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NYC hospitals could run out of COVID-19 test swabs, city health department memo says

New York City is in danger of running out of swabs for COVID-19 tests and is urging health-care providers to continue testing only patients who are gravely ill, the city health department said in a memo.

Warning came amid repeated pleas from NYC, state officials for U.S. government to provide widespread testing

A nurse holds swabs and a test tube to test people for COVID-19 on March 16. New York city is in danger of running out of swabs for COVID-19 tests and is urging medical providers to continue testing only patients who are gravely ill, the city health department said in a memo. (Paul Sancya/The Associated Press)

New York City is in danger of running out of swabs for COVID-19 tests and is urging health-care providers to continue testing only patients who are gravely ill, the city health department said in a memo.

"As the swab supply continues to decline, there is a real possibility hospitals will completely run out," the April 11 alert to health-care providers said. "At this time, providers are reminded to only test hospitalized patients in order to preserve resources that are needed to diagnose and appropriately manage patients with more severe illness."

The warning came amid repeated pleas from New York City and state officials for the federal government to provide widespread testing in order to move to a containment phase in the coronavirus outbreak.

"If the president of the United States or anyone else wants a recovery — and we all want it, right? But if you're serious about it, you can't do it without widespread testing," Mayor Bill de Blasio said at a city hall briefing Monday.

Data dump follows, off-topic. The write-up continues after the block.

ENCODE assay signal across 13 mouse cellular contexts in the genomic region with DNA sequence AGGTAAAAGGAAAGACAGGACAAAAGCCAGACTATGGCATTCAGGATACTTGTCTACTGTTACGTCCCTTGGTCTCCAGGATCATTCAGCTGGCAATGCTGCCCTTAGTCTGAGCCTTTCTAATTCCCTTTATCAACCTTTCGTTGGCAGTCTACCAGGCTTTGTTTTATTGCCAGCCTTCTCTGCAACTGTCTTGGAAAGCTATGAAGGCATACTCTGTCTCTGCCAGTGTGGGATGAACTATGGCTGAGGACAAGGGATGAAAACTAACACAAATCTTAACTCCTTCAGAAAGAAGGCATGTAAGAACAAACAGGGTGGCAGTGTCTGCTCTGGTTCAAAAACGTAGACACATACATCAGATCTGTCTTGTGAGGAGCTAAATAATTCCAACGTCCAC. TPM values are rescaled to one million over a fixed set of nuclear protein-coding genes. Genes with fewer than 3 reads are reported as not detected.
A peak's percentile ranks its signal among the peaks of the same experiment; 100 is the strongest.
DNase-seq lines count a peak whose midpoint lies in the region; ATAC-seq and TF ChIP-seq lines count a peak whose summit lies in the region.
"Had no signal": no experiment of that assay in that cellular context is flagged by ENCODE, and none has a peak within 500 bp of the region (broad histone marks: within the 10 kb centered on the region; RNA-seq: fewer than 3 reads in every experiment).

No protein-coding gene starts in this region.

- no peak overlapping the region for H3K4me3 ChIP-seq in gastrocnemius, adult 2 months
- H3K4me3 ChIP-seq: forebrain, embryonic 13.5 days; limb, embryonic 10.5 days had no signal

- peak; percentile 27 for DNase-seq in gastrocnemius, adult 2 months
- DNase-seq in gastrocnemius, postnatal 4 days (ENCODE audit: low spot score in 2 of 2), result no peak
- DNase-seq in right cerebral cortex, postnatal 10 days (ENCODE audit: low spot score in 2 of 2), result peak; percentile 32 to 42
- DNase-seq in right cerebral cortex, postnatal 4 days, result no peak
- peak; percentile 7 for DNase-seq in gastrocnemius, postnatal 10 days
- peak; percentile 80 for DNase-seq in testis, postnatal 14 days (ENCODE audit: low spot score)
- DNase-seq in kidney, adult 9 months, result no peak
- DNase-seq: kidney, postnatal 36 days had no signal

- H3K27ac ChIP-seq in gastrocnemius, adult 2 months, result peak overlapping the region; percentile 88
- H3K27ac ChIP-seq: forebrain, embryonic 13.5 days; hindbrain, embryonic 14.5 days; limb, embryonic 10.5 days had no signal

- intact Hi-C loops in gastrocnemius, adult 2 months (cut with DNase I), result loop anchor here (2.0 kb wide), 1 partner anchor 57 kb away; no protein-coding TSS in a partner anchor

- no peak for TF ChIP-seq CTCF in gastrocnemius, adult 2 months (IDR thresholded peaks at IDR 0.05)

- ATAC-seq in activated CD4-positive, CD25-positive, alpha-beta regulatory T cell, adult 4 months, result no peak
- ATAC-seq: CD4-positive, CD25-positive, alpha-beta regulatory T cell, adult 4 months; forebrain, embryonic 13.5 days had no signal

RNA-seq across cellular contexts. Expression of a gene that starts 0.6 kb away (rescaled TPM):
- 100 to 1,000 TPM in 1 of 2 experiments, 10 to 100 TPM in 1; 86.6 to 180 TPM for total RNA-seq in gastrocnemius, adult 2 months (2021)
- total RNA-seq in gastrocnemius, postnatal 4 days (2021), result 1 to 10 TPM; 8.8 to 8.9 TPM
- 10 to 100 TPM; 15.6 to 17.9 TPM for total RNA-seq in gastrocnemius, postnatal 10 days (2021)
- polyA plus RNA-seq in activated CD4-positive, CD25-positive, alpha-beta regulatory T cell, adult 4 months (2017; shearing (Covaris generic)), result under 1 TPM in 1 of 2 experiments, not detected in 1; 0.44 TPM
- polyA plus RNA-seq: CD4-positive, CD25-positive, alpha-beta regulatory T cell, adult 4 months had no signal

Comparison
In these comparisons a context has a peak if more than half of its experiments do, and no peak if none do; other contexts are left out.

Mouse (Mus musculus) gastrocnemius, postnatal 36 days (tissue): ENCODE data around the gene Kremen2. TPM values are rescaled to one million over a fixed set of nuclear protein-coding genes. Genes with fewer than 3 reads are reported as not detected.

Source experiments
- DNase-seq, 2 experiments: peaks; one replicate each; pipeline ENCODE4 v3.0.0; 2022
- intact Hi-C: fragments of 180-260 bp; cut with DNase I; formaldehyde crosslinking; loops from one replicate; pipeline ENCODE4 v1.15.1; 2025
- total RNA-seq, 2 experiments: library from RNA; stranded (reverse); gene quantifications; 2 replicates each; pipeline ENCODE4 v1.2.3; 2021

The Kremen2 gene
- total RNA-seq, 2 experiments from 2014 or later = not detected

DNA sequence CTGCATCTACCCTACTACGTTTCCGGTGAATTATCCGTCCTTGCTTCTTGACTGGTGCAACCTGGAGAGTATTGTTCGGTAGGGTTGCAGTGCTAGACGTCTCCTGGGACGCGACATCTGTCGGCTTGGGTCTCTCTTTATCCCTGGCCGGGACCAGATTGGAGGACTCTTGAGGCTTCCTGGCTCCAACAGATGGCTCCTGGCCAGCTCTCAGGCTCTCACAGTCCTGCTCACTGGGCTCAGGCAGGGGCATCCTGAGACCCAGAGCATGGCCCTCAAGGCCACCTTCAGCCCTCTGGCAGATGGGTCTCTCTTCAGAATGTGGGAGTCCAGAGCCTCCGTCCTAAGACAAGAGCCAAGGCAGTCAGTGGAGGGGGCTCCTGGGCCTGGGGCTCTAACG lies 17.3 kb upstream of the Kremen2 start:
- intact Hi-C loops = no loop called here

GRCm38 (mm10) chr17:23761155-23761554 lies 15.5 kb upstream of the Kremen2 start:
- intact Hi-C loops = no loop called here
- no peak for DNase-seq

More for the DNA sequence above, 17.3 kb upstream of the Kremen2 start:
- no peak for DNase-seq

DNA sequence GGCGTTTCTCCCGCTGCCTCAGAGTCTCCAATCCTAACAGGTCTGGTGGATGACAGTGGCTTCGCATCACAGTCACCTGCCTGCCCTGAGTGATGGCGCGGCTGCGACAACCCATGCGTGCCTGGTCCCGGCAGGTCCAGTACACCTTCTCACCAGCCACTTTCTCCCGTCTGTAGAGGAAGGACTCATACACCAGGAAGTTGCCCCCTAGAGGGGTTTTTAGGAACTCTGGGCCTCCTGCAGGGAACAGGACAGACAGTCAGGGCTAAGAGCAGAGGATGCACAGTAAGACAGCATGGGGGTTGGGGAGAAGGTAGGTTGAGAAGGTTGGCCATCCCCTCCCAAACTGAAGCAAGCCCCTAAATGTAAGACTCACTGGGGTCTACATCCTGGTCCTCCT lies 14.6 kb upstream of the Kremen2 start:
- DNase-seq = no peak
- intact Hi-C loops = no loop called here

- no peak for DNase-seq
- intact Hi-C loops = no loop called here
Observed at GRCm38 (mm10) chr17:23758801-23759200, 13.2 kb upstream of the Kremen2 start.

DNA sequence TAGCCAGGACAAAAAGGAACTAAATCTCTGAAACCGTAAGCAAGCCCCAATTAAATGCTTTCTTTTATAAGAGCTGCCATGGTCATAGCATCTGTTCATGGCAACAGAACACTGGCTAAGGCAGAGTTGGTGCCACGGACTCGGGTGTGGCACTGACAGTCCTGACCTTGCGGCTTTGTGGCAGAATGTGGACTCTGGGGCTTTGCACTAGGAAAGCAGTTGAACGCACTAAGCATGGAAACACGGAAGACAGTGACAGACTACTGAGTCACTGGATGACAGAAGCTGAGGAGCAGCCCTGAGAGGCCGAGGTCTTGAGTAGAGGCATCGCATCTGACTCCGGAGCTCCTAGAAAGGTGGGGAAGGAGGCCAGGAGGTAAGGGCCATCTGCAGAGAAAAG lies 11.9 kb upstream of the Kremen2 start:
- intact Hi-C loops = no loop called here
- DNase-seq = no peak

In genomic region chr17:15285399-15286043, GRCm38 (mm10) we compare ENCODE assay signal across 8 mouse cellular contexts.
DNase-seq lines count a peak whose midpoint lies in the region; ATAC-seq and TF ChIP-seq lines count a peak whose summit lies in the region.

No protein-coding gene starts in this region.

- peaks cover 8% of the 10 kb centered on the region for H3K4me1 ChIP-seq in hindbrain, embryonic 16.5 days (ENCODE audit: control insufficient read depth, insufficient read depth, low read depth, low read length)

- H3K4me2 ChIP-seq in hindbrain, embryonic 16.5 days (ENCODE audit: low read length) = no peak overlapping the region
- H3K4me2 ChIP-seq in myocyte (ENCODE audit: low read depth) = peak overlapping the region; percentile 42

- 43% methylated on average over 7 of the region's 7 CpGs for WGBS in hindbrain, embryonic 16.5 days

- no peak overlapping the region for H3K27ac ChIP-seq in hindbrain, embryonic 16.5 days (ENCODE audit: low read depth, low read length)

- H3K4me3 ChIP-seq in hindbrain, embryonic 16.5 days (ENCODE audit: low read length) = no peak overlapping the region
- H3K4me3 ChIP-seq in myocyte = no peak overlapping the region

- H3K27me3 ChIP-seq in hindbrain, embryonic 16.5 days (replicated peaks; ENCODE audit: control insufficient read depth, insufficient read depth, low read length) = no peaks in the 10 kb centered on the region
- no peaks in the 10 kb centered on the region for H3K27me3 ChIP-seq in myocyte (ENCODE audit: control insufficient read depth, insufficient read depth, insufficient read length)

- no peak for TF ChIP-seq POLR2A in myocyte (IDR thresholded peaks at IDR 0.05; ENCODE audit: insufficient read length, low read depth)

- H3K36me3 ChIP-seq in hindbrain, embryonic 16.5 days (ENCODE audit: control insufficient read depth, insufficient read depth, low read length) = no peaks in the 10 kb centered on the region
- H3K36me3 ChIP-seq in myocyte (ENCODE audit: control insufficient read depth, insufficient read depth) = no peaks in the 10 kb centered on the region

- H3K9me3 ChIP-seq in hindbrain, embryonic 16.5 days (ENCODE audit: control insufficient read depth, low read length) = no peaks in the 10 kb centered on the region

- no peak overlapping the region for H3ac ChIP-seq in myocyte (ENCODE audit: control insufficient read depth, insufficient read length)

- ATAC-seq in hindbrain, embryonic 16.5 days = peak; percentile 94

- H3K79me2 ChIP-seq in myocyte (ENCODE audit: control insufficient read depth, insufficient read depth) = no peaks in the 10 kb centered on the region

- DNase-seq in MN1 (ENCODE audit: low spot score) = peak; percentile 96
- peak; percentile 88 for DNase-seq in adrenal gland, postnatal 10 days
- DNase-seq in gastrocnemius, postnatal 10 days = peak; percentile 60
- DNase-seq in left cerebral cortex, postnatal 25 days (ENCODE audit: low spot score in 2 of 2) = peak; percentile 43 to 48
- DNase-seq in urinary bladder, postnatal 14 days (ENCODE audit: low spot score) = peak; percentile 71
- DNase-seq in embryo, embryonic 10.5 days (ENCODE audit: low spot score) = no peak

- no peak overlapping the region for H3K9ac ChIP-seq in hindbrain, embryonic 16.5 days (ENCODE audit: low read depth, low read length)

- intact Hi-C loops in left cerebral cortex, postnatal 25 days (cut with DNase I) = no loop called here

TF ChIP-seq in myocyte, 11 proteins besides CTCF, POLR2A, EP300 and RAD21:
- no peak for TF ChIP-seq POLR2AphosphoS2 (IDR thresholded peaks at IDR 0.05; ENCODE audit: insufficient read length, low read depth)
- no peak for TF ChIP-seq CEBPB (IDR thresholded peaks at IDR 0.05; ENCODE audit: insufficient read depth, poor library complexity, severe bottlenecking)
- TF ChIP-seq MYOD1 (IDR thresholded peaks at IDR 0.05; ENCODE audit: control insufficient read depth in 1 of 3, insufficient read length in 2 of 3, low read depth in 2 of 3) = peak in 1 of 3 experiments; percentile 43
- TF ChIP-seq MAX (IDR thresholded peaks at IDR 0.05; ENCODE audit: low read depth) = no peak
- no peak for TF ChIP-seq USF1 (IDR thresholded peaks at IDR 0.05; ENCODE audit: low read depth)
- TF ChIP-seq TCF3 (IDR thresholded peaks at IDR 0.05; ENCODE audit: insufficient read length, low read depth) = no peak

The city's health commissioner, Dr. Oxiris Barbot, said the city "won't be able to get this over the finish line, if you will, if we don't have the supply that the mayor is calling for or the assistance of the federal government."

Tests, protective equipment being rationed

Through Sunday afternoon, 462,000 people in New York have been tested for the virus, according to state figures. Of those, nearly 189,000 had tested positive.

Because of rationing, just 44 per cent of tests conducted in the state have been done in New York City, even though the city represents 74 per cent of the state's fatalities from the virus.

Lack of testing capability, partly due to rationing of personal protective equipment for the people who would have to administer them, has also stopped officials from doing widespread testing of hospital and nursing-home staff who might be passing infections to each other and to patients.

WATCH | What it's like to get tested for COVID-19:

Watch what it's like to get tested for COVID-19

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12 months agoVideo
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A look at what patients could expect if they end up in an emergency room with COVID-19 symptoms. 1:59

'It is a killer'

Meanwhile, New York's death toll from coronavirus topped 10,000, with hospitals still seeing 2,000 new patients a day, Gov. Andrew Cuomo said Monday.

The state tallied 671 new deaths on Sunday. It was the first time in a week the daily toll dipped below 700. Still, the governor noted people are still dying at a "horrific level of pain and grief and sorrow."

"This virus is very good at what it does. It is a killer," Cuomo said during a news conference.

The worst can be over, and it is over unless we do something reckless.- New York Gov. Andrew Cuomo

Cuomo said nearly 2,000 people were newly hospitalized with the virus Sunday, though once discharges and deaths are accounted for, the number of people hospitalized has flattened to just under 19,000.

The governor said the state's tenuous progress will likely continue as long as people continue to follow stay-at-home restrictions.

"The worst can be over, and it is over unless we do something reckless," Cuomo said. "And you can turn those numbers on two or three days of reckless behaviour."

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